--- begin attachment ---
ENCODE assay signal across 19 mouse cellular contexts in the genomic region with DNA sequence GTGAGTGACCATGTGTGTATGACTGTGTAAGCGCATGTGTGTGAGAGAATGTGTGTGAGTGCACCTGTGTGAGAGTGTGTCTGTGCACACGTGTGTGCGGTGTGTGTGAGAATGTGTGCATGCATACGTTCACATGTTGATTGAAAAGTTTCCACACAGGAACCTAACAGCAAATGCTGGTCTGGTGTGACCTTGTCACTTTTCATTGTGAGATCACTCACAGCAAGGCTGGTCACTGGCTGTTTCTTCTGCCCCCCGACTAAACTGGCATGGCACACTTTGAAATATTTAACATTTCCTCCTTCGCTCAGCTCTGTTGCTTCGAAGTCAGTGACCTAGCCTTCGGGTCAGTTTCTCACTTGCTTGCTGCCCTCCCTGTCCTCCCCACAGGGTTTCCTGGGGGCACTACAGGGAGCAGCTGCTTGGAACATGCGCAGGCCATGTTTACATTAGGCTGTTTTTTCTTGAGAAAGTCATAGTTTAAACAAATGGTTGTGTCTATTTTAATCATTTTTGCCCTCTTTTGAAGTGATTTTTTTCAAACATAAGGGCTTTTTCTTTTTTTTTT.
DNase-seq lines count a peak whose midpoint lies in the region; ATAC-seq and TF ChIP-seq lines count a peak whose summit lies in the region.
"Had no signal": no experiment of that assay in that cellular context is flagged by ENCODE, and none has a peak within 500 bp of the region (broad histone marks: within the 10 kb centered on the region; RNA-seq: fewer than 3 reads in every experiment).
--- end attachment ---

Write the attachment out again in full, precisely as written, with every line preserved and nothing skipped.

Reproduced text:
ENCODE assay signal across 19 mouse cellular contexts in the genomic region with DNA sequence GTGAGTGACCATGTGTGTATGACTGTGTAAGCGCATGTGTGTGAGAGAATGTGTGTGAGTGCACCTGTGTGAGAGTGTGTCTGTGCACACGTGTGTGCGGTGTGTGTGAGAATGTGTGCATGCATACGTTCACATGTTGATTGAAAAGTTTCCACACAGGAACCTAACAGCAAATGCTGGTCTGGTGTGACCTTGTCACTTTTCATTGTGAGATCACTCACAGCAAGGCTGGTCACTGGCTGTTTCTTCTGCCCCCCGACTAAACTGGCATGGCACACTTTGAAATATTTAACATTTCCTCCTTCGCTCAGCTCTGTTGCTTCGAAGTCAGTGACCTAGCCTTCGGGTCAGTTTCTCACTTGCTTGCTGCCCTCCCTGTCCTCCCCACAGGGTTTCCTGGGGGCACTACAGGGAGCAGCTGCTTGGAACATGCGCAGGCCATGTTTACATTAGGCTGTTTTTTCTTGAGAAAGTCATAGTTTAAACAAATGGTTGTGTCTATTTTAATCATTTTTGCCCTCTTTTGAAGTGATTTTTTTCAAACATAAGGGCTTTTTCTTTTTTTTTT.
DNase-seq lines count a peak whose midpoint lies in the region; ATAC-seq and TF ChIP-seq lines count a peak whose summit lies in the region.
"Had no signal": no experiment of that assay in that cellular context is flagged by ENCODE, and none has a peak within 500 bp of the region (broad histone marks: within the 10 kb centered on the region; RNA-seq: fewer than 3 reads in every experiment).